• LarryB

    “I think this subset of photos also take a silent sledgehammer to the jingoistic adulation of the American team, to the extent these athletes serve as a fantasy extension of the dying dream of American worldwide superiority.”
    In other words, they suck.

  • Lowerlevel_headed

    …when sentences are peppered with such higher level concepts…the opposite is almost always spot on…

  • Shirley Siluk

    After looking through all of Klamar’s photos — not just those featured here — it seems pretty clear to me these weren’t meant to be ironic. There are bad shots and good ones (I liked the brother-sister martial arts competitors). So what’s really interesting here is what people are READING into the photos. Says a whole lot more about the Olympics, the Zeitgeist and various opinions on what is art than it does about this series of photos that will probably be quickly forgotten. (Although I would never say they were taken by a “nobody,” which strikes me as cruel, unfair and presumptuous, considering we’re all sitting comfortably here in the blogosphere passing judgment on others who are actually DOING/CREATING something, for better or for worse.)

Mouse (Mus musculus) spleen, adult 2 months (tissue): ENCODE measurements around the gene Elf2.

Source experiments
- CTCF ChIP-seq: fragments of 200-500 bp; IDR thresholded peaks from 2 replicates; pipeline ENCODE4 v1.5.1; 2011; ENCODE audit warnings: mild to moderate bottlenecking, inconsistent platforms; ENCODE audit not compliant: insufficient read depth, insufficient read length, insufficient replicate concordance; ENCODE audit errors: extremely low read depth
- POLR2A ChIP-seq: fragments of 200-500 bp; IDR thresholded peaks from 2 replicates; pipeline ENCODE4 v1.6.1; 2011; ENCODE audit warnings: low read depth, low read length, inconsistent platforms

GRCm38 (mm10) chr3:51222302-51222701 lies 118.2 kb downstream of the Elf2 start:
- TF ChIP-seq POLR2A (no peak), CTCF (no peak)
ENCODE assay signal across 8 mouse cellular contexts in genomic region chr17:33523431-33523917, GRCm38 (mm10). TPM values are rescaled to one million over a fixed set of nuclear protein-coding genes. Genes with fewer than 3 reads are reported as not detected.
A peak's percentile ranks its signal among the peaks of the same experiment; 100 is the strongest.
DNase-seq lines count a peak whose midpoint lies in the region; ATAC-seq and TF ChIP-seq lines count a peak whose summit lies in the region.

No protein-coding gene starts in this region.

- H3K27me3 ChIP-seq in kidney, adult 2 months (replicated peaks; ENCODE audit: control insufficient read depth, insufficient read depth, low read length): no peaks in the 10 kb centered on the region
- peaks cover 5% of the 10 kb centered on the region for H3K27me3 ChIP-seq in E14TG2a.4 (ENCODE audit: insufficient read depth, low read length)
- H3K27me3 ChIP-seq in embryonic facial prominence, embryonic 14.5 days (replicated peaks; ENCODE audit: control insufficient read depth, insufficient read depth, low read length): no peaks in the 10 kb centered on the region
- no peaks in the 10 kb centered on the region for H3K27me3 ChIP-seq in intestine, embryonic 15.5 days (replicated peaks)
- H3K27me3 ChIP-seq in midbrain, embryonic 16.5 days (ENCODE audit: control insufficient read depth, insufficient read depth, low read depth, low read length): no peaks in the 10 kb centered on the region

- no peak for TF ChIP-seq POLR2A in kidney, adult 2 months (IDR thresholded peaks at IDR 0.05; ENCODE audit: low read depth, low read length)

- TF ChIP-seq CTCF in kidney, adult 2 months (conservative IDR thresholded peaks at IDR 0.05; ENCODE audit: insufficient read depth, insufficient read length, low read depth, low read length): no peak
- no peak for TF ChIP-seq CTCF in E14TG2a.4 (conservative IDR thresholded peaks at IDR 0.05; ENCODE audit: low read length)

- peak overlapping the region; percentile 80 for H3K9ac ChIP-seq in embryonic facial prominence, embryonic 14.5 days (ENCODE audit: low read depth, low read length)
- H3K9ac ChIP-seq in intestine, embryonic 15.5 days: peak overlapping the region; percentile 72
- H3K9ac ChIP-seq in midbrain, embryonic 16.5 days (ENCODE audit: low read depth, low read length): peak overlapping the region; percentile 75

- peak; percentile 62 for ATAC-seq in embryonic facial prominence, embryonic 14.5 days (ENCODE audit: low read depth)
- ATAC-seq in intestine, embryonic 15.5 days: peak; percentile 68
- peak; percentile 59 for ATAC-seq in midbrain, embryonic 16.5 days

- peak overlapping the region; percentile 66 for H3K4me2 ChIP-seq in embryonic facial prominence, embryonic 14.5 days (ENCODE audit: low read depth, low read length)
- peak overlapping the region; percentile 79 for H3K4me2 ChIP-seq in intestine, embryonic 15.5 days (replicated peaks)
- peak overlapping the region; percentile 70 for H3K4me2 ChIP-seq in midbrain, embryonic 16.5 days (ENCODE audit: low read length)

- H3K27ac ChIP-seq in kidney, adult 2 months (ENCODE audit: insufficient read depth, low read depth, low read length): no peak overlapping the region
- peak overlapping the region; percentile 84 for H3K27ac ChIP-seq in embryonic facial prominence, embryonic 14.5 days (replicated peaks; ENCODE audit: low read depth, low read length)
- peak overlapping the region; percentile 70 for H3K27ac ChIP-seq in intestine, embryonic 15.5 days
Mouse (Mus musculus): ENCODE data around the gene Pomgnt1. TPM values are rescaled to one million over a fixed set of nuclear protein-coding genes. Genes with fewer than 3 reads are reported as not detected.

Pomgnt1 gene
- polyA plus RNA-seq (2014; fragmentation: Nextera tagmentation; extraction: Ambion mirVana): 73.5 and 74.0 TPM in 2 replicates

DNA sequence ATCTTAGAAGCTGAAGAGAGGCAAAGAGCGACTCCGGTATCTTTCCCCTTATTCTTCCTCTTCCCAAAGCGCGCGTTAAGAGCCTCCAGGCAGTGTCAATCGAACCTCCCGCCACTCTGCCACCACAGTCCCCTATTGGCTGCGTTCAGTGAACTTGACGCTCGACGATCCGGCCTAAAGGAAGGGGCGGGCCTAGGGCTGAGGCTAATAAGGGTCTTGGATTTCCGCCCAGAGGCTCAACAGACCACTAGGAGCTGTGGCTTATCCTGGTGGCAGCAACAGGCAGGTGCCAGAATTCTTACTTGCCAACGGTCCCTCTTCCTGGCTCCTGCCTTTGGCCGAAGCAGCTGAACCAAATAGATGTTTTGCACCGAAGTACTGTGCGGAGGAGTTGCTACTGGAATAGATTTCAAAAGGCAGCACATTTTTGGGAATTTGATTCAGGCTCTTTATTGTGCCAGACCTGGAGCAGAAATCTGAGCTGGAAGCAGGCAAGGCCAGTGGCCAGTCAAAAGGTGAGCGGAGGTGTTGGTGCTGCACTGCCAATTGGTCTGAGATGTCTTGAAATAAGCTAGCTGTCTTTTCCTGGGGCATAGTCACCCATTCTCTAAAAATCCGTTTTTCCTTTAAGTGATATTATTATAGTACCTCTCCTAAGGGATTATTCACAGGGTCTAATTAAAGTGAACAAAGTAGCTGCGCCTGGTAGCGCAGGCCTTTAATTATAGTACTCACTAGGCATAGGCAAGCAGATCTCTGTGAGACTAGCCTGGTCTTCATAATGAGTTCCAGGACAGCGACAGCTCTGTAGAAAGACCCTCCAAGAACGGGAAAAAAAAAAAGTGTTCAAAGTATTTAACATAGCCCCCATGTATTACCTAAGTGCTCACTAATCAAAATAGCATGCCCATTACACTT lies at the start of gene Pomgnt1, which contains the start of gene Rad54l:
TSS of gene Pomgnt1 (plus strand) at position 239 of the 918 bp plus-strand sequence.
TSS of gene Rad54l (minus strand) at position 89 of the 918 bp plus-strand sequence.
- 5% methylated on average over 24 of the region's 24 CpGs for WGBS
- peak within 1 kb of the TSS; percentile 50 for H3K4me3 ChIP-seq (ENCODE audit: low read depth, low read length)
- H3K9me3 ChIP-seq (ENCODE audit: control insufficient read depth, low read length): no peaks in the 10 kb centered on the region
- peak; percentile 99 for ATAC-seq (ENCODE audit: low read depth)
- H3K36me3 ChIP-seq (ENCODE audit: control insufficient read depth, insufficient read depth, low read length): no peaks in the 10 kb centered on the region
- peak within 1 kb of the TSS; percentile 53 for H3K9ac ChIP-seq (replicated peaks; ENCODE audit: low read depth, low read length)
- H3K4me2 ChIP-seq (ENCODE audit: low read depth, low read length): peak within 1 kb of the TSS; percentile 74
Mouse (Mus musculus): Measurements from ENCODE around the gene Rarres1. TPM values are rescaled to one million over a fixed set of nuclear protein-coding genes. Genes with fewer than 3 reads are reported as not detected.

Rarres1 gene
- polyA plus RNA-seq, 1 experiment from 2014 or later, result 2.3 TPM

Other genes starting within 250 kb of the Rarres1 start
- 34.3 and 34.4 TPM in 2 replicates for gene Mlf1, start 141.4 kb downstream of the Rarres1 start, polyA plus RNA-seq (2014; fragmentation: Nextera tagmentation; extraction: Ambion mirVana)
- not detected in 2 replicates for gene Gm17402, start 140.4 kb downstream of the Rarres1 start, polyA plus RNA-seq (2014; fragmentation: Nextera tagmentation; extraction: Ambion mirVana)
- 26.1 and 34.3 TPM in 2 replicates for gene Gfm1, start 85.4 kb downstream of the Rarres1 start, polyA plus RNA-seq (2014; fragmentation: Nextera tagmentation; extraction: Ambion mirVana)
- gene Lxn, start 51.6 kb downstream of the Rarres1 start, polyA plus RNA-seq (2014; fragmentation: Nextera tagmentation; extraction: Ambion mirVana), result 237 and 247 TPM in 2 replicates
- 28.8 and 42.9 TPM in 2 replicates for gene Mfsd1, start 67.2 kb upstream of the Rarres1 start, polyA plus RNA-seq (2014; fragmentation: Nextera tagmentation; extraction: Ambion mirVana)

• I.Sol

    I am sure getting the name wrong in the article was an intentional statement on branding, iconic worship, and the current state of journalism.  Right? Seriously, I was thinking he was making fun of photography itself such as the photos of Matt Mahurin and Annie Leibovitz. But, yes, the athletes deserve honor and great pictures of themselves.

  • Shattergod